The public interest tech movement was started over a decade ago to transform the way government serves the public, and we’re now seeing this effort blossom. Some of the best examples include the House of Representatives launching a digital service, or introducing a bipartisan bill to create a National Digital Reserve Corps, or the Senate’s proposed State and Local Digital Services Act. These may not seem like huge wins to the average person. But for those of us in this movement, they are monumental.
A stalemate is expected in Washington this year. But there are also high-impact, high-opportunity areas where bringing talented technologists into government to work towards policy implementation and modernizing systems will have huge payoffs.
It was recently announced that the COVID-19 public health emergency will end in May. Government has been able to use this crisis to experiment like never before — in areas like text messaging to communicate with program beneficiaries or taking a hard look at burdensome and inefficient processes like requiring paper forms for benefits renewals. They should take these learnings and use them to strengthen our systems and our policies. It’s a challenge that breeds an opportunity to invest in the long term.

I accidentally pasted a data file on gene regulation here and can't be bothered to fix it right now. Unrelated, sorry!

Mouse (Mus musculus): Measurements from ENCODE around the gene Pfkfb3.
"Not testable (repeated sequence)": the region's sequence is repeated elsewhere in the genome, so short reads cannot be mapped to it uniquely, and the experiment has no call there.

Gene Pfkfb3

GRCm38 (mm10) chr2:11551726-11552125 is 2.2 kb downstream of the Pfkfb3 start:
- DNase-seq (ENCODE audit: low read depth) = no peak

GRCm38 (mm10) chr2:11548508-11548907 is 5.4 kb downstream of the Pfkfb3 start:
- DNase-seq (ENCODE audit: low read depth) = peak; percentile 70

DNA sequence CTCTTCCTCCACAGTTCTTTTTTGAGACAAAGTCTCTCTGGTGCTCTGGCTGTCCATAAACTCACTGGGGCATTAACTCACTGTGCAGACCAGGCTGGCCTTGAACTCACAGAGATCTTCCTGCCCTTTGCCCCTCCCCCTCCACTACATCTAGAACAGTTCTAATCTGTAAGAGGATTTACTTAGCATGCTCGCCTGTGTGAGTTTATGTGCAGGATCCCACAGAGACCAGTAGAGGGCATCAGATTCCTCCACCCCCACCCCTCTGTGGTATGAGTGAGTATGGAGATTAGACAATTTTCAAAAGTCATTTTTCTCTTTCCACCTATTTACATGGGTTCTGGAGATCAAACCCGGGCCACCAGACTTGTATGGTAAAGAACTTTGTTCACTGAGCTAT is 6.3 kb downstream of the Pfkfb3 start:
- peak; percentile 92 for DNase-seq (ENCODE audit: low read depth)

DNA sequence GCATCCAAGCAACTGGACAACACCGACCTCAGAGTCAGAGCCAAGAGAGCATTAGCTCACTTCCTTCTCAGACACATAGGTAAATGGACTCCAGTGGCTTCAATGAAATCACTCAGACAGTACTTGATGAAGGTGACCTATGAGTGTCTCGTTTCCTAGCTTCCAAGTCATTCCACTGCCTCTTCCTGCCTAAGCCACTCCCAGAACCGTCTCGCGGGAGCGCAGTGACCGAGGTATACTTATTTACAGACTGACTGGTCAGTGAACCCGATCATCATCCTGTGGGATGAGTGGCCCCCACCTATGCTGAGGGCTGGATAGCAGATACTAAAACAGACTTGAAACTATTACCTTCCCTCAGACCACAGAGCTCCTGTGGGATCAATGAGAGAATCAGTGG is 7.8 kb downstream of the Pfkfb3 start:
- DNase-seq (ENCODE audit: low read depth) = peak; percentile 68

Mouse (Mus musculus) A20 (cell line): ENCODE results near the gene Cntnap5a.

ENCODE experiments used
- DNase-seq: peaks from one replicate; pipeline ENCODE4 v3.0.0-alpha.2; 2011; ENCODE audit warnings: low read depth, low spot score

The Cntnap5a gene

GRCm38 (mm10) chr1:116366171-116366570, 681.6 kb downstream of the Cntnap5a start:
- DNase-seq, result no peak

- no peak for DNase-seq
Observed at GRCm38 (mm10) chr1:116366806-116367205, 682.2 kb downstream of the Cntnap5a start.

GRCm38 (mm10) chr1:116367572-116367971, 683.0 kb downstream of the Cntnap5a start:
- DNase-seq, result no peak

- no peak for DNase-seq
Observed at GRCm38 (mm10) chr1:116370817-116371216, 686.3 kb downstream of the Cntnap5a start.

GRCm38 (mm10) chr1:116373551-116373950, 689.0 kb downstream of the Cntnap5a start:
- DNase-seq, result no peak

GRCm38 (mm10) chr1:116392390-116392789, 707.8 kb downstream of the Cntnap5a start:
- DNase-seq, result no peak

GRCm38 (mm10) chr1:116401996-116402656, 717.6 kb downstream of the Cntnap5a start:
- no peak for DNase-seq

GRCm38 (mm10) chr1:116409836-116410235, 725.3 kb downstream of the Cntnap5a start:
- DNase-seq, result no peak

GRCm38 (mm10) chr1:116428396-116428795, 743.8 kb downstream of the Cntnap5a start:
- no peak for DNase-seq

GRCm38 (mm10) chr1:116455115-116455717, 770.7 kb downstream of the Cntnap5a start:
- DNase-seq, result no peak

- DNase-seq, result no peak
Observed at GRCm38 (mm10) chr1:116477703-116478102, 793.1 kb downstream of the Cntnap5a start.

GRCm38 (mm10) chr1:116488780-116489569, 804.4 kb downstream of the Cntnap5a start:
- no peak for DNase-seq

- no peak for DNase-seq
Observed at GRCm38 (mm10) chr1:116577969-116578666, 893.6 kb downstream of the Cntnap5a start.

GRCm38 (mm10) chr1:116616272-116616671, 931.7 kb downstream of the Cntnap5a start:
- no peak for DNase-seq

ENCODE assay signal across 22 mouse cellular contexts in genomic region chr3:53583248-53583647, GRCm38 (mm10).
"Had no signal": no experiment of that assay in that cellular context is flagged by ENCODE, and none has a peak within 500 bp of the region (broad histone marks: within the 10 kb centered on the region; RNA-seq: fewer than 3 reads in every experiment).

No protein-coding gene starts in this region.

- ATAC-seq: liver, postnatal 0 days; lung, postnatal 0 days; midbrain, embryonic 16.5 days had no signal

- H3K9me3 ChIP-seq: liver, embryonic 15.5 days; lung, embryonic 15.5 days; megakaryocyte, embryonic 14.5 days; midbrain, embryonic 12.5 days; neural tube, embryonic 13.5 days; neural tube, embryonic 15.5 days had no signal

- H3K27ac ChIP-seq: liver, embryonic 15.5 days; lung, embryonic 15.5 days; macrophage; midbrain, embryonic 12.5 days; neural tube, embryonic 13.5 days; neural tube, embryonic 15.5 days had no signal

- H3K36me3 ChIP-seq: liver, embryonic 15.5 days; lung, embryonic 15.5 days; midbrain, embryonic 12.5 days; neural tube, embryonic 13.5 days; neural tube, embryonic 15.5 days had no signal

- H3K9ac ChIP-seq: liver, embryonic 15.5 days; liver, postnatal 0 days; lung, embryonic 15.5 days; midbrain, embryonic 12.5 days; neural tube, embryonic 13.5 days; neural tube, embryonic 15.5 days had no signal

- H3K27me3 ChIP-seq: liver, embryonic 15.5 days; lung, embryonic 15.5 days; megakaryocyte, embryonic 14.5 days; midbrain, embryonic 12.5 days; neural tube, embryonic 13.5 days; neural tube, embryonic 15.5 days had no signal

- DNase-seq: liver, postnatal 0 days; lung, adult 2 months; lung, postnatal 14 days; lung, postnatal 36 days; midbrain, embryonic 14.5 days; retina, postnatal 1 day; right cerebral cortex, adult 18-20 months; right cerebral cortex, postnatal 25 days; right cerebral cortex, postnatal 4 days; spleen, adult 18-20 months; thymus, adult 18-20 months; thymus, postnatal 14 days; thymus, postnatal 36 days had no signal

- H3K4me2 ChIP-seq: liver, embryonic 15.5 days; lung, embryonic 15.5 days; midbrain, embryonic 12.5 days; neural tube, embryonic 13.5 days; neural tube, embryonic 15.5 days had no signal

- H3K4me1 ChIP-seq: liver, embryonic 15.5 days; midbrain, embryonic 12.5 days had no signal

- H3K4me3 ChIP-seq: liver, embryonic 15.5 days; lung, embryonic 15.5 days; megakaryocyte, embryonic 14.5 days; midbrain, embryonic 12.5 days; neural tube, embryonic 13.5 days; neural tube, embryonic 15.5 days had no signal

If we can show what’s possible, we can prove that addressing issues like climate change, infrastructure, and economic recovery and growth with technology at scale today will pay dividends for generations to come.
We’re calling on every decision maker in government to be bold — to see this moment of opportunity for what it is, and to use their political capital to act. The talent is there, the policies are waiting to be written, and the systems are ready to serve the American people. And the entire public interest tech community is rooting for your success and ready to help.
Amanda Renteria is chief executive officer of Code for America; Travis Moore the founder and executive director of Tech Congress; and Jennifer Anastasoff is the executive director of the Tech Talent Project.